Dr Lila Landowski - Neuroscientist

Sunday, 21 July 2019 - 3:06pm

Dr Lila Landowski – Neuroscientist

Published originally by LOIS magazine.

As a young girl growing up in Hobart, Lila Landowski loved exploring the environment and catching lizards and fish. “I caught my first fish at a school camp on Maria Island when I was in grade four,” Dr. Landowski explains. “There I was, holding a fish - a Banded Morwong - with its thick cloying slime sticking to my fingers. I had heard that shark-liver oil could perform miracles for your health (which is not actually true), and I wondered if the fish I was holding possessed medicinal properties too”. This slimy fish made an impact. “On that day I actually decided that when I grew up I wanted to find a fish extract that could be used to help people.”

Fast forward to 2019, Dr. Lila Landowski is “living her dream” and working in therapeutic development and contributing to medical research after completing her doctorate five years ago. Dr. Landowski is currently researching stroke and fatigue and is revolutionising the way stroke drugs are developed, the way we learn about what happens in the brain during stroke, and why the hell we are all so tired?

Stroke is a leading cause of death and disability worldwide. Every 9 minutes, someone in Australia suffers a stroke and there’s only one drug that can be used to treat stroke victims. However, this drug can only be used in a limited set of circumstances. So, overall if you have a stroke in Australia, there’s about a 10% chance you’ll get to have this treatment, and even if you have it, there’s a 50% chance it won’t help and you’ll still die or be left permanently disabled.

The lack of existing treatments for stroke is not for want of trying. Scientists have been trying to develop treatments for stroke for the better part of 70 years. There have been well over 1000 treatments developed that work pre-clinically in models of stroke, but only one of them works in humans. Why don’t they work in humans? The problem lies in the way these drugs are tested, which isn’t perfect, and Dr. Landowski and her team have devised a clever alternative that uses nanoparticles.

With the support of funding from the Royal Hobart Research Foundation, Dr. Landowski,  Professor David Howells and PHD student Allanna Russell are working on developing a new model for testing these potential therapies, so that future drug development can be more successful and we can better understand what happens in the brain after a stroke occurs.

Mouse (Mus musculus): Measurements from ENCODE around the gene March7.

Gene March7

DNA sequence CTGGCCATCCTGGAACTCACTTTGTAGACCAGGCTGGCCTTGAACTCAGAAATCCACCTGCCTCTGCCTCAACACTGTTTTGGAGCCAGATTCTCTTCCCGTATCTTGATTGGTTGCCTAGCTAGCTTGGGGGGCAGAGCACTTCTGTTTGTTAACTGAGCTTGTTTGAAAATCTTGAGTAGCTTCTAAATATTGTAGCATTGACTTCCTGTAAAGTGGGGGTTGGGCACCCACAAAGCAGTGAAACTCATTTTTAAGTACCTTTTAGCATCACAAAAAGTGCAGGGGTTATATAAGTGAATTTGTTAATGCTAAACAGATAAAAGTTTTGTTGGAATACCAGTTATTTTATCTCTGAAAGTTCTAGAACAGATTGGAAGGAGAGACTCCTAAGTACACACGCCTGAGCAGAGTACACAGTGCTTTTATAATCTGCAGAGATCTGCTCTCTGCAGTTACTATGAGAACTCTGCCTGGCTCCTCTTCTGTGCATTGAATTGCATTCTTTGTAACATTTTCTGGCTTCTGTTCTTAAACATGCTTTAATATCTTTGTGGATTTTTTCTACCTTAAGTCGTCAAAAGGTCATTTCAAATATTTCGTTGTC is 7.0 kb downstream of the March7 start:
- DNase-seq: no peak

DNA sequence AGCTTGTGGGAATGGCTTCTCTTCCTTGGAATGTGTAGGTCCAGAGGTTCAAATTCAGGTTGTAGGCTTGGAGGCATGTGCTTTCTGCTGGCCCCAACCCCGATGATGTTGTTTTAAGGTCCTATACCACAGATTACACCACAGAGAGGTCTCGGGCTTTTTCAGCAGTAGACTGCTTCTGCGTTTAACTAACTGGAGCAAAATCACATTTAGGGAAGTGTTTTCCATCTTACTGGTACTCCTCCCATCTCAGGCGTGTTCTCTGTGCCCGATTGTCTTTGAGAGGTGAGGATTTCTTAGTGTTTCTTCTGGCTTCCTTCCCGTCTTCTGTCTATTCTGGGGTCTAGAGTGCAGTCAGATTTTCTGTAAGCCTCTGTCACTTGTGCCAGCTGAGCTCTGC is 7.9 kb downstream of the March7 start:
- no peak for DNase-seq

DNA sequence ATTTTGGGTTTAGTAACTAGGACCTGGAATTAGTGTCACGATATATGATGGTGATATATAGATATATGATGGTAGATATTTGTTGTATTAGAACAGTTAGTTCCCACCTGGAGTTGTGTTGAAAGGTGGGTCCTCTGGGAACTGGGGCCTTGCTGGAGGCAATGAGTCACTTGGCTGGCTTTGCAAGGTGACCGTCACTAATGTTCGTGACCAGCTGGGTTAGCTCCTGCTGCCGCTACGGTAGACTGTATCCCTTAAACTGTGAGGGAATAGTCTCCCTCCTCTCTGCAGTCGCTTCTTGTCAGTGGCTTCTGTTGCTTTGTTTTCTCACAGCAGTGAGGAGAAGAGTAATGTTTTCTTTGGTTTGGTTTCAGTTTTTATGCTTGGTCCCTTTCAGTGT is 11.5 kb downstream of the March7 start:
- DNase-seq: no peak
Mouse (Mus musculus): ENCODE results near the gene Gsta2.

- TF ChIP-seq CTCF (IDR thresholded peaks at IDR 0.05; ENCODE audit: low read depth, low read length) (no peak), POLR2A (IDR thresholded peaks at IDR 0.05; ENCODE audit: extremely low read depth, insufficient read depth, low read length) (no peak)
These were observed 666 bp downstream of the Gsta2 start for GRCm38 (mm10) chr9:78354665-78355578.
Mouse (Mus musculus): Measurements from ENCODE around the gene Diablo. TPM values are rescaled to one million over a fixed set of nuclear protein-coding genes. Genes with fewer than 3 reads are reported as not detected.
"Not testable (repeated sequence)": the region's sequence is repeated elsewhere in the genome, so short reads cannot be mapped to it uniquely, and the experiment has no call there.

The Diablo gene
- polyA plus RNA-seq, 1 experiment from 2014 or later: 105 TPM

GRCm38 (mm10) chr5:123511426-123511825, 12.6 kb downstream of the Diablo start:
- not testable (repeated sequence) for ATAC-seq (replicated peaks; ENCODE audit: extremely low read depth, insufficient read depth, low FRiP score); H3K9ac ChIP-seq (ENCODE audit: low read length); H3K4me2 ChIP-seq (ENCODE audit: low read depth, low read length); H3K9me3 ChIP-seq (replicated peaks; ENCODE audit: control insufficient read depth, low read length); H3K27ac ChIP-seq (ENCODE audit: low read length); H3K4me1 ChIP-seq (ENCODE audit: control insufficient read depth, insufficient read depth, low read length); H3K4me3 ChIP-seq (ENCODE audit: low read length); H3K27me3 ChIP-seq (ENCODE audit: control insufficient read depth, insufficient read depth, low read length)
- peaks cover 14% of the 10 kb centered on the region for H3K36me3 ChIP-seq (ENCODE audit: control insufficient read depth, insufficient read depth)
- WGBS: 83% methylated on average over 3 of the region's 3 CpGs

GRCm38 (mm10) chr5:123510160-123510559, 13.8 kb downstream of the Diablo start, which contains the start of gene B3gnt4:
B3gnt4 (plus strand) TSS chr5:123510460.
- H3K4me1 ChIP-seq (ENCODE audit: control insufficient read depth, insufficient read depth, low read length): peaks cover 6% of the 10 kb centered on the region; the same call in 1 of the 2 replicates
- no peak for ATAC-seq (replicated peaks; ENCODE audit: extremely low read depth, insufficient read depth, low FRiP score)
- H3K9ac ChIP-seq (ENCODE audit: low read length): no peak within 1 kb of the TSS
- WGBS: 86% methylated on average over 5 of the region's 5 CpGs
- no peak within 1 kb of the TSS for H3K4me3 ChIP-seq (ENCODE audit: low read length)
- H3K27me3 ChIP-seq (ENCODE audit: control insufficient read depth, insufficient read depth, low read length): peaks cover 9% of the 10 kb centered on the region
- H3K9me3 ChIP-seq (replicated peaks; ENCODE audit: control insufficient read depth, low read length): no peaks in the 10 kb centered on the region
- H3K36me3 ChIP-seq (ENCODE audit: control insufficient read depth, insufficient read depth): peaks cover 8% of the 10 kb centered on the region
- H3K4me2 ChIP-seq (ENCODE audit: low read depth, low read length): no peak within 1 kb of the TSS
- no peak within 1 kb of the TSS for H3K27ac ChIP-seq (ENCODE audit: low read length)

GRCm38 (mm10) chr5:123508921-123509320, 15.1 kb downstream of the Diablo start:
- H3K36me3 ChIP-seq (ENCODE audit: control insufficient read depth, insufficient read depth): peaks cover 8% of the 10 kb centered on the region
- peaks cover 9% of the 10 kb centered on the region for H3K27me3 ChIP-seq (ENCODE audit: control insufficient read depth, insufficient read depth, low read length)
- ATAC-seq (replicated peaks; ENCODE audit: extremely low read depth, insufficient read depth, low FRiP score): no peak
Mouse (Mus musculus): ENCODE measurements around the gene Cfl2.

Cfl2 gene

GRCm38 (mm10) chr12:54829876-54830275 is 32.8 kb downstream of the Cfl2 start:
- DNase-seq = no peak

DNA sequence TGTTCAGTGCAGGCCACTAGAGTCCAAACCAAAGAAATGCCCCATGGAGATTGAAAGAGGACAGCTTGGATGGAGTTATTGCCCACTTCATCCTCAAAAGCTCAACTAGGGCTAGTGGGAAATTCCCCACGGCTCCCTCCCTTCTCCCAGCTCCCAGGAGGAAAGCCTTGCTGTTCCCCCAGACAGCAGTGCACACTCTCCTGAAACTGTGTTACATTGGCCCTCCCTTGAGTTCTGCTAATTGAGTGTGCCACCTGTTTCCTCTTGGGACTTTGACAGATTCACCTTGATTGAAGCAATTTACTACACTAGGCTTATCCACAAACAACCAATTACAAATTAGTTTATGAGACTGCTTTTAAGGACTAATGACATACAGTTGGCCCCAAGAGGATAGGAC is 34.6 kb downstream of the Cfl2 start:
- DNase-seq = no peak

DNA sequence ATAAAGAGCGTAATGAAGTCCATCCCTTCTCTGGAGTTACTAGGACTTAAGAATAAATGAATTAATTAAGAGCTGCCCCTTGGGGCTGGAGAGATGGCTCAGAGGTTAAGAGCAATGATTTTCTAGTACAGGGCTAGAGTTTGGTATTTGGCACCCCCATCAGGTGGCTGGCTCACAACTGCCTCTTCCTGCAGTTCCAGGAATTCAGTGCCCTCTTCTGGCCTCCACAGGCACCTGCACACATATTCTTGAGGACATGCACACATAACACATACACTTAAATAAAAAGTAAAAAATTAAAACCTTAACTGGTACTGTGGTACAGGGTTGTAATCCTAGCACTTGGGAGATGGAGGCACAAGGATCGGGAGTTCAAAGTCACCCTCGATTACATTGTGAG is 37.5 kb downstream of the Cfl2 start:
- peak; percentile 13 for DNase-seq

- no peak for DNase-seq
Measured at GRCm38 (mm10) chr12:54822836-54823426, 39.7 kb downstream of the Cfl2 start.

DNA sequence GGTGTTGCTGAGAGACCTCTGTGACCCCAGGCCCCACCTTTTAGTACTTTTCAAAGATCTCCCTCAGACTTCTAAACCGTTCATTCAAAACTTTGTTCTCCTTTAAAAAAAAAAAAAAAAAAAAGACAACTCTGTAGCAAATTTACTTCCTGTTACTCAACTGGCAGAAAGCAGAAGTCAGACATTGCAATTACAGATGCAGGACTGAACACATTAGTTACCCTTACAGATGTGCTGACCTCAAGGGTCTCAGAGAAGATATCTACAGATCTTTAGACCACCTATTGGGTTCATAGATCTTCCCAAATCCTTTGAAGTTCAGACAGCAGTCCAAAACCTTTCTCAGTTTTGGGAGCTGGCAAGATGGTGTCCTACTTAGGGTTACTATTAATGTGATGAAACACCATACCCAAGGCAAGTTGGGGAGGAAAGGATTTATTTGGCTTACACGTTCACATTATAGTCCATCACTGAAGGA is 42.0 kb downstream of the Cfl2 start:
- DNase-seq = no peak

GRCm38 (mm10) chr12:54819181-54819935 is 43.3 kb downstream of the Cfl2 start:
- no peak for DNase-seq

“Ultimately, we hope this new stroke model gets adopted by scientists around the world, resulting in new drugs being developed for people who have suffered from a stroke. “Research is rarely a linear process, and we’ve suffered some setbacks that have turned the process into a bit of a winding journey. With the help of some collaborators at Monash University, as well as local collaborators like Dr. Curtis Ho from the UTAS Chemistry Department and Dr. Jim Palfreyman from Astrophysics, we’ve got some new nanoparticles which we are trialling in experiments to help us achieve our goal,” she said.

Another field of research for Dr. Landowski is fatigue and its effects on the brain. We all experience what we describe as fatigue or being tired on a daily basis. Fatigue is much more than just a sense of tiredness. A fatigued person might also suffer from headaches, muscle weakness, slowed reflexes and coordination, cognitive impairment (trouble thinking clearly) and reduced motivation. Together these effects can hamper peoples’ ability to perform the simplest of daily activities. Fatigue is the most common “unexplainable” complaint encountered by General Practitioners. It can also be a debilitating symptom of many diseases and disorders, some mild such as the common cold, some less so like cancer, stroke, multiple sclerosis and depression.

“We don’t know what happens in the brain to make us feel fatigued. Just like we need energy to go about our day, our brain needs the same energy to function efficiently.

“I am part of a team of neuroscientists, including PHD student Catherine Foster, at the School of Medicine (UTAS), investigating whether fatigue results from an energy deficit in the brain. From our work so far, it looks like the hypothalamus, one of the regions of the brain important for regulating functions like metabolism and circadian rhythms, is affected in fatigue,” Dr. Landowski explains.

It’s hard to imagine how someone who is researching such complex science can “ironically” rest her brain and wind down. When asked how she likes to unwind Dr. Landowski said “I either exercise, soak in a hot bath, or fill my online shopping cart with things I want, and then subsequently close the window when I see the final price!” she laughed. Sound familiar?